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Wireless sensor could revolutionise future production of medicines

23 October 2015

A sensor capsule developed in Ireland is set to improve the production of cutting-edge bio-pharmaceutical treatments for chronic diseases.

Dr Karen Twomey and Dr Jonathan Bones pose for the PATsule project

The 'Process Analytical Technology Sensor Capsule' (PATsule) project, currently being conducted by the Tyndall National Institute, Cork, and the National Institute for Bioprocessing Research and Training (NIBRT), Dublin, is working to develop wireless smart sensor capsules that are able to move freely within bioreactors to provide continuous in situ monitoring of the production process

Previous sensors have been fixed in one position and could only monitor material that directly passed their surface. The PATsule sensor capsule will move around freely in the bioreactor during production, providing a stream of data to monitor factors that might affect product yield or quality.

Used specifically for the production of protein therapies, the PATsule has the potential to revolutionise bioprocess monitoring and control. More informed process development will improve the ability to manufacture therapeutic proteins, enhance their quality, increase their speed to market and benefit medical professionals and patients by reducing the cost of therapies.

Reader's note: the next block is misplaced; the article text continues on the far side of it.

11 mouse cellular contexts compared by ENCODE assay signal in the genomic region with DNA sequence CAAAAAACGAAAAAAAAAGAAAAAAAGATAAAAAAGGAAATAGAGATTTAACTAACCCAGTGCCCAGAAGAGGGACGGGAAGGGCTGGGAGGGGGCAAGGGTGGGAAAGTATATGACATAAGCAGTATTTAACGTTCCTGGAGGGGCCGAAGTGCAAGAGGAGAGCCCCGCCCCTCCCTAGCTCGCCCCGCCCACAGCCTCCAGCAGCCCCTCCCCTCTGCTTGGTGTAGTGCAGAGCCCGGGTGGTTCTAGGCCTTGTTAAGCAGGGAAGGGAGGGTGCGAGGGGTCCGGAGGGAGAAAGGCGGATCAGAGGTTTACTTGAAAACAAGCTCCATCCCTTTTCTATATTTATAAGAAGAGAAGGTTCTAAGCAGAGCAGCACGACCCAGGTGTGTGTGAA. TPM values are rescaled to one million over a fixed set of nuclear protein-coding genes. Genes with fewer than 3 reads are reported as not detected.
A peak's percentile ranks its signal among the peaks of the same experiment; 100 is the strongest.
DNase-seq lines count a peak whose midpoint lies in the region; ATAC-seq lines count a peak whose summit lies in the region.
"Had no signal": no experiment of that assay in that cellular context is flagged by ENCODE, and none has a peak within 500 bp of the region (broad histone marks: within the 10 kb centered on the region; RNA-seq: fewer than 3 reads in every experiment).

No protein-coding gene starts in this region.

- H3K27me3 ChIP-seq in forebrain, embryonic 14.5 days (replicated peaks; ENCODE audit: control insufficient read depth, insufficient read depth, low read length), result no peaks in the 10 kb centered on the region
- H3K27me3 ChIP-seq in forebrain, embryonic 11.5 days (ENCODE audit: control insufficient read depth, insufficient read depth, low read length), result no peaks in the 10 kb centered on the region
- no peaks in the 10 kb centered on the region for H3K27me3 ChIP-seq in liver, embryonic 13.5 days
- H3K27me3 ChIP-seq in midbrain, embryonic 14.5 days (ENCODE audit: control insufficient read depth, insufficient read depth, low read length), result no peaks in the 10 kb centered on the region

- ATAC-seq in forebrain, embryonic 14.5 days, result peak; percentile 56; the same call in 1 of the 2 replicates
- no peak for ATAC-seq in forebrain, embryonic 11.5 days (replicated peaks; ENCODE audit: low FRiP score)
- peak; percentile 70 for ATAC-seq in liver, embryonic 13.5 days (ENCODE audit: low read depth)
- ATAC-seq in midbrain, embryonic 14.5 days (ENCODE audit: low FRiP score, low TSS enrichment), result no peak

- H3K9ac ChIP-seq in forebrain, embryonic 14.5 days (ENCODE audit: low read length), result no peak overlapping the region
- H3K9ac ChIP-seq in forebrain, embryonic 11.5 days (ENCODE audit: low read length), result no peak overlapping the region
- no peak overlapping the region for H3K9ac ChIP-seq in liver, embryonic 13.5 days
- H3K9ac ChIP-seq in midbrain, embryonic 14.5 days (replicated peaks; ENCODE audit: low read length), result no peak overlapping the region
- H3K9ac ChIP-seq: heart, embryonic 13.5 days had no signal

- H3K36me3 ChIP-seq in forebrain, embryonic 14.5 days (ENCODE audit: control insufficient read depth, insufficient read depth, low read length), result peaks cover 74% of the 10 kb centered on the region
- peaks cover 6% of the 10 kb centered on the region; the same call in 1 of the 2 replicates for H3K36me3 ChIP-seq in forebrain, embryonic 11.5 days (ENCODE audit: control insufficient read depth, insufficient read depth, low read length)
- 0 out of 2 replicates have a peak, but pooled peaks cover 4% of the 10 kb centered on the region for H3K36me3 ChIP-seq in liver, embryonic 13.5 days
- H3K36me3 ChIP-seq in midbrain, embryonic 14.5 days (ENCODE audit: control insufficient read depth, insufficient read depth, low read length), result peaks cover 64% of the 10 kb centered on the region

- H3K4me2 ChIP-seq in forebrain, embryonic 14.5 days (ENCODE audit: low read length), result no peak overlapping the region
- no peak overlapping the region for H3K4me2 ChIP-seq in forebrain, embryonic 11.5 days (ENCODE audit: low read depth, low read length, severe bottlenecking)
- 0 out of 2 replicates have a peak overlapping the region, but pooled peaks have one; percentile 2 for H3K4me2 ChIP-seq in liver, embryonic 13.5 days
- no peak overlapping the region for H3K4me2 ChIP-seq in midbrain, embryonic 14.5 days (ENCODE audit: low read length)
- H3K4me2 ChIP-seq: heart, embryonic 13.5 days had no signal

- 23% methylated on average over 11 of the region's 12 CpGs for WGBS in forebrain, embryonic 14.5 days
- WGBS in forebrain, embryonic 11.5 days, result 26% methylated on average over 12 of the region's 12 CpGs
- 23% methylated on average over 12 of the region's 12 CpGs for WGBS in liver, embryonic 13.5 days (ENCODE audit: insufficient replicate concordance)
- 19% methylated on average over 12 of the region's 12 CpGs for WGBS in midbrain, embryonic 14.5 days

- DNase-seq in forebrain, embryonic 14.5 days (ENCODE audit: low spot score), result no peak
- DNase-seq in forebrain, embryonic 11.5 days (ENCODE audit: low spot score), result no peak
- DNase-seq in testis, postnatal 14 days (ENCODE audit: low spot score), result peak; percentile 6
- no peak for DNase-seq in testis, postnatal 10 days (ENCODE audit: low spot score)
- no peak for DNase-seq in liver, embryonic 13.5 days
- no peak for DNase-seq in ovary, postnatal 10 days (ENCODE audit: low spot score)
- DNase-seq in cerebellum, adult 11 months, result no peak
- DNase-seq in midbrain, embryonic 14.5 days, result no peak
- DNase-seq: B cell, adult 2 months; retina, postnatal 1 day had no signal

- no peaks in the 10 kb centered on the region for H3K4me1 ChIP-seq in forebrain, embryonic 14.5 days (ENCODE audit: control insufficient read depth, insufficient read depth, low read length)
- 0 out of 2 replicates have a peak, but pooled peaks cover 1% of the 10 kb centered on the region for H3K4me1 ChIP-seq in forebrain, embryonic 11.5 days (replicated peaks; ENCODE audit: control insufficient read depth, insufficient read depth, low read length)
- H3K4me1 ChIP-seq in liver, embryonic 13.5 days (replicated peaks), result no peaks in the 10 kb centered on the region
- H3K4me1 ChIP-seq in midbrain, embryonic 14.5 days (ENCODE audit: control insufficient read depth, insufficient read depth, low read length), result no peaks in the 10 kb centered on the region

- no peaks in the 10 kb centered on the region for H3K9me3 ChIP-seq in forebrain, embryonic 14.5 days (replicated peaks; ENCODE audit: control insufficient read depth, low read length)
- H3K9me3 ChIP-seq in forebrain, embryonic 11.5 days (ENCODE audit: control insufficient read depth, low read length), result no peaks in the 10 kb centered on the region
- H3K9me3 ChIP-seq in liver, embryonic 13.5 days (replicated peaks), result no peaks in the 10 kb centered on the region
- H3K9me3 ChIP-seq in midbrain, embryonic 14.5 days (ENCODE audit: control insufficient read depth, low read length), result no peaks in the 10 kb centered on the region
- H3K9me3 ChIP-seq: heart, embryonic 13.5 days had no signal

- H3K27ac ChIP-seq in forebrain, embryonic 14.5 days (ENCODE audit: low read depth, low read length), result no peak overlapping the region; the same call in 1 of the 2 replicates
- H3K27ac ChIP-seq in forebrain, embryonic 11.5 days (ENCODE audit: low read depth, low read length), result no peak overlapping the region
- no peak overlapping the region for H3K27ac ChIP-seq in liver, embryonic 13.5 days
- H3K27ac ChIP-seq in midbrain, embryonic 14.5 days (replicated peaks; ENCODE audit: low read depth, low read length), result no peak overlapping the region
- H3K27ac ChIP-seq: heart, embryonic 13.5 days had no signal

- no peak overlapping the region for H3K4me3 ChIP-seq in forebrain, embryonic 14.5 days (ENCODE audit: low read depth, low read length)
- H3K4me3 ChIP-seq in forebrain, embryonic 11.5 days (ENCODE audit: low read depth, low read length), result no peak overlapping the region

“Current process monitoring is performed using fixed sensor probes," explains Dr Karen Twomey, a staff researcher at Tyndall. "The PATsule, a wireless mobile sensing device, will freely move within the bioreactor, continuously monitoring and analysing the production vessel environment.

"This information will help biopharmaceutical manufacturers to visualise and control their process, making it uniform. PATsule involves a multi-disciplinary approach of micro- and nano-sensor technology, miniaturised instrumentation, data analytics and wireless communications.”

“The PATsule represents a new concept in process monitoring as it enables the measurement of critical process parameters in both time and space, which was not previously possible," says Dr Jonathan Bones, NIBRT principal investigator. "We foresee it becoming must-have technology within the industry for all those engaged in process development and commercial manufacturing.”

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